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FEMS Microbiol Ecol. 2016 Mar;92(3). pii: fiw018. doi: 10.1093/femsec/fiw018. Epub 2016 Jan 31.

Microbial diversity in European alpine permafrost and active layers.

Author information

1
Forest Soils and Biogeochemistry, Swiss Federal Research Institute WSL, Birmensdorf, Switzerland.
2
Snow and Permafrost, WSL Institute for Snow and Avalanche Research SLF, Davos, Switzerland.
3
Laboratory of Ion Beam Physics, Swiss Federal Institute of Technology ETH Zurich, Zurich, Switzerland.
4
Institute for Sustainability Sciences, Agroscope, Zurich, Switzerland.
5
Forest Soils and Biogeochemistry, Swiss Federal Research Institute WSL, Birmensdorf, Switzerland martin.hartmann@wsl.ch.

Abstract

Permafrost represents a largely understudied genetic resource. Thawing of permafrost with global warming will not only promote microbial carbon turnover with direct feedback on greenhouse gases, but also unlock an unknown microbial diversity. Pioneering metagenomic efforts have shed light on the permafrost microbiome in polar regions, but temperate mountain permafrost is largely understudied. We applied a unique experimental design coupled to high-throughput sequencing of ribosomal markers to characterize the microbiota at the long-term alpine permafrost study site 'Muot-da-Barba-Peider' in eastern Switzerland with an approximate radiocarbon age of 12 000 years. Compared to the active layers, the permafrost community was more diverse and enriched with members of the superphylum Patescibacteria (OD1, TM7, GN02 and OP11). These understudied phyla with no cultured representatives proposedly feature small streamlined genomes with reduced metabolic capabilities, adaptations to anaerobic fermentative metabolisms and potential ectosymbiotic lifestyles. The permafrost microbiota was also enriched with yeasts and lichenized fungi known to harbour various structural and functional adaptation mechanisms to survive under extreme sub-zero conditions. These data yield an unprecedented view on microbial life in temperate mountain permafrost, which is increasingly important for understanding the biological dynamics of permafrost in order to anticipate potential ecological trajectories in a warming world.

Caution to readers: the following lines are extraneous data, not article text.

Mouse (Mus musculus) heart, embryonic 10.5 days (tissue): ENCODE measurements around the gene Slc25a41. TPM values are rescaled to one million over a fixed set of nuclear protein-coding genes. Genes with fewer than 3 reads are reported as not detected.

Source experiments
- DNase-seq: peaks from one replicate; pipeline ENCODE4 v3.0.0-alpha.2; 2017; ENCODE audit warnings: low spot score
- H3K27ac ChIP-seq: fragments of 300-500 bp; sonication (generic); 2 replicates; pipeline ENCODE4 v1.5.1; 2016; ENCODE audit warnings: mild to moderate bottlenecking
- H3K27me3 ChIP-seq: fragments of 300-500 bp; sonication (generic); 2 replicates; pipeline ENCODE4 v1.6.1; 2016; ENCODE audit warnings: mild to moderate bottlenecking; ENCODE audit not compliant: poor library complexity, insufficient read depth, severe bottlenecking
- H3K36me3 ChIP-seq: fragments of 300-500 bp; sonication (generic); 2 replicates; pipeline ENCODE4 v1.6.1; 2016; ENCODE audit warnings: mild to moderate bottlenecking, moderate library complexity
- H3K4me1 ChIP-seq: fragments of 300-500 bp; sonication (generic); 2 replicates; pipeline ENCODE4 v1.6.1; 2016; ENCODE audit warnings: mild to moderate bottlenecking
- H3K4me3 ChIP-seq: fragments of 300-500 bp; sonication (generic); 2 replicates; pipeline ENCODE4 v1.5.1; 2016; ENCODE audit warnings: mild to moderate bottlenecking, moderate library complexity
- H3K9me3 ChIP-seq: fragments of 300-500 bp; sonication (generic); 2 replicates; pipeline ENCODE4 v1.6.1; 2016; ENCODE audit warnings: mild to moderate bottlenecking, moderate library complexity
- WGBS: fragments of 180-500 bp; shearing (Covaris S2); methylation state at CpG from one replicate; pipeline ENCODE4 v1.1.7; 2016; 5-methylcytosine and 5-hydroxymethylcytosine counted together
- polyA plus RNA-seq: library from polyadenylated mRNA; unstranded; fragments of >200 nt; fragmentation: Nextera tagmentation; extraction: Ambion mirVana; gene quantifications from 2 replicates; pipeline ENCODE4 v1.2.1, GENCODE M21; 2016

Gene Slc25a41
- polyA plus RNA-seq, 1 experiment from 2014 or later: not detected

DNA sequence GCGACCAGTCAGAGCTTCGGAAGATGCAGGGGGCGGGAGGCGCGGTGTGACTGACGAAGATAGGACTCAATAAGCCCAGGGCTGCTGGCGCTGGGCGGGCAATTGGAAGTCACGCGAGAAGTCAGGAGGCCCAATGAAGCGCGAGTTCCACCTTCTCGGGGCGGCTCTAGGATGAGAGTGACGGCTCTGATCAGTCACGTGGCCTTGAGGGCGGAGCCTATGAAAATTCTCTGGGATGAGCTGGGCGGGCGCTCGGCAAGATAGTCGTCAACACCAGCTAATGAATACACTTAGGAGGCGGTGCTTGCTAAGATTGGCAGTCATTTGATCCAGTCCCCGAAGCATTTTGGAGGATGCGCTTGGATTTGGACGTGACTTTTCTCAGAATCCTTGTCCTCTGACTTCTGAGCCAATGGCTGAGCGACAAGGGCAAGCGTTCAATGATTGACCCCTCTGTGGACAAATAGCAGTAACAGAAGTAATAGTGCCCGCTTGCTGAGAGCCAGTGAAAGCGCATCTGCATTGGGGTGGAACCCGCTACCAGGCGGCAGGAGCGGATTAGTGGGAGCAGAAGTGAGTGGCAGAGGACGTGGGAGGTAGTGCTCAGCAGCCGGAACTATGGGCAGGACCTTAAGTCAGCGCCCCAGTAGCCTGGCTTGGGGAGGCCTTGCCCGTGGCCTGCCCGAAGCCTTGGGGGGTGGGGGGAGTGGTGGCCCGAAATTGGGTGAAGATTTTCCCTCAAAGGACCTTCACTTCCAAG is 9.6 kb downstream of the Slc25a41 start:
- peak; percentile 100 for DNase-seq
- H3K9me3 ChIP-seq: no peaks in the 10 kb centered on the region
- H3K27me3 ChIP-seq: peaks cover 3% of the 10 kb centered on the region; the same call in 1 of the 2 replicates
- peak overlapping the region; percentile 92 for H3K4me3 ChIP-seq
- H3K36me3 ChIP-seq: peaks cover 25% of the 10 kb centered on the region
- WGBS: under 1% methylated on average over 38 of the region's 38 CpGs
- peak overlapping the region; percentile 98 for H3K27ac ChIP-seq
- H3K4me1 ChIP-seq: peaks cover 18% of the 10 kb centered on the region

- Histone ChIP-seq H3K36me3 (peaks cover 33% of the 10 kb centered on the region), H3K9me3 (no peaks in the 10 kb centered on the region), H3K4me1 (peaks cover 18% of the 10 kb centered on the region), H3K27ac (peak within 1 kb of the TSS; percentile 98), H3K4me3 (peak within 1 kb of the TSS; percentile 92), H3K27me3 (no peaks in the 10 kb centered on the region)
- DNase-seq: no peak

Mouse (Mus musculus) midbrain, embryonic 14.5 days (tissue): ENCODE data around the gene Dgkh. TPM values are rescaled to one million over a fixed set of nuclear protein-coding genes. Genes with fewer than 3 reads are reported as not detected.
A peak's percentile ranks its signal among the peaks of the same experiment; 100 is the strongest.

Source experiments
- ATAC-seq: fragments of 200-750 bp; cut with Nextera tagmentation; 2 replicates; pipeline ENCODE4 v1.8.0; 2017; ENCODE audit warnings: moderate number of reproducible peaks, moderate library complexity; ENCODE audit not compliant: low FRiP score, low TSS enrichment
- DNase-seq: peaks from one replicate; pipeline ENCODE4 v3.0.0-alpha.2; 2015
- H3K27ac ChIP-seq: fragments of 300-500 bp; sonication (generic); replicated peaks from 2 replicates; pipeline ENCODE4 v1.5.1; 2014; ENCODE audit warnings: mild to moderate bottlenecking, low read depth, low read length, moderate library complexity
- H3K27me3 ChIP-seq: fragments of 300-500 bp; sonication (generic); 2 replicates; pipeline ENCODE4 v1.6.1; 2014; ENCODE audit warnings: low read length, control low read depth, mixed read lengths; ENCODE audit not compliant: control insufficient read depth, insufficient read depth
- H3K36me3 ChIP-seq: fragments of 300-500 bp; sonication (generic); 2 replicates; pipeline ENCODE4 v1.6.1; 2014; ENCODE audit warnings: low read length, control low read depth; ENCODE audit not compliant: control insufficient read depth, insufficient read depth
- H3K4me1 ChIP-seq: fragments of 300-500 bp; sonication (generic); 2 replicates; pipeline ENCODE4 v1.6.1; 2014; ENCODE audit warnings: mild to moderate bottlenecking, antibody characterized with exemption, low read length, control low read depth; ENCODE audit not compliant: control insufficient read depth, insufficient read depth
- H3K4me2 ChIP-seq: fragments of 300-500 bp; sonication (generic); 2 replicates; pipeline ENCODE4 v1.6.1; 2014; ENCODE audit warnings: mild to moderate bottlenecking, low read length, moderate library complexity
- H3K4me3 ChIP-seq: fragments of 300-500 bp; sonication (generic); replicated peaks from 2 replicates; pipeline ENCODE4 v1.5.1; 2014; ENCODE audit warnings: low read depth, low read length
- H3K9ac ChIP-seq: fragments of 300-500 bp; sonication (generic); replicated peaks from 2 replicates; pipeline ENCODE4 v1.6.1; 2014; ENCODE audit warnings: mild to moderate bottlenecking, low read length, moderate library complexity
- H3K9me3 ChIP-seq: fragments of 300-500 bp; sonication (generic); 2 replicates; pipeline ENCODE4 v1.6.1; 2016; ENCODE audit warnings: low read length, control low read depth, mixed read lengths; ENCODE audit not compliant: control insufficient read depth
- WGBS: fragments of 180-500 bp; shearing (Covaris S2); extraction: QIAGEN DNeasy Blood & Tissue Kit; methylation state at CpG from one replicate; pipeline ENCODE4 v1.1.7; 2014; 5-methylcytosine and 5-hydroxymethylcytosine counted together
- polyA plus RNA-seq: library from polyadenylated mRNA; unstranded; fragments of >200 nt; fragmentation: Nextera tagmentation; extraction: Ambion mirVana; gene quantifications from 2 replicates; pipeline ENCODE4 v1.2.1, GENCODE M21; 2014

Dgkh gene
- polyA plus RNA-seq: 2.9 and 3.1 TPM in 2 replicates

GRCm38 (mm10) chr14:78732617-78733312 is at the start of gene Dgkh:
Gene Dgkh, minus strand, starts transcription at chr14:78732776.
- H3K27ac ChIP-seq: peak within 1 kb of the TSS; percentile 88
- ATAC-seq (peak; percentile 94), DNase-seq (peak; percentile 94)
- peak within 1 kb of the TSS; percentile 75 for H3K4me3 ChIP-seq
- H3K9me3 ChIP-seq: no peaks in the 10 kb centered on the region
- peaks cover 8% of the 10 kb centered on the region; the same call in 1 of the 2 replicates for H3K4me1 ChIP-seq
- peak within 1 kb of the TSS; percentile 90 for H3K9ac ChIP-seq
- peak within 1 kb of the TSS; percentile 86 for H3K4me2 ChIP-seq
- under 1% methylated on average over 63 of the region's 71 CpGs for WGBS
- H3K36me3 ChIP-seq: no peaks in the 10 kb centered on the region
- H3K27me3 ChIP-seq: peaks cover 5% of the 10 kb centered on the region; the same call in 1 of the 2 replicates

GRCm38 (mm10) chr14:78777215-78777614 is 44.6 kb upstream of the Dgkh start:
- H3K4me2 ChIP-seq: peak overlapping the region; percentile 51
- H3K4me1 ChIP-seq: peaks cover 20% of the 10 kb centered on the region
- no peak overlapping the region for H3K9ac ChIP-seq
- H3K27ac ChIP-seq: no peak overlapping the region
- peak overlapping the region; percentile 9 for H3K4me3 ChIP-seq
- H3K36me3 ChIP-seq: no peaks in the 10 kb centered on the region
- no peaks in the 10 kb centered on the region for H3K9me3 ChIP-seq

KEYWORDS:

Illumina Miseq sequencing; alpine permafrost; archaea; bacteria; eukarya; novel microbial diversity; ribosomal markers

PMID:
26832204
DOI:
10.1093/femsec/fiw018
[Indexed for MEDLINE]

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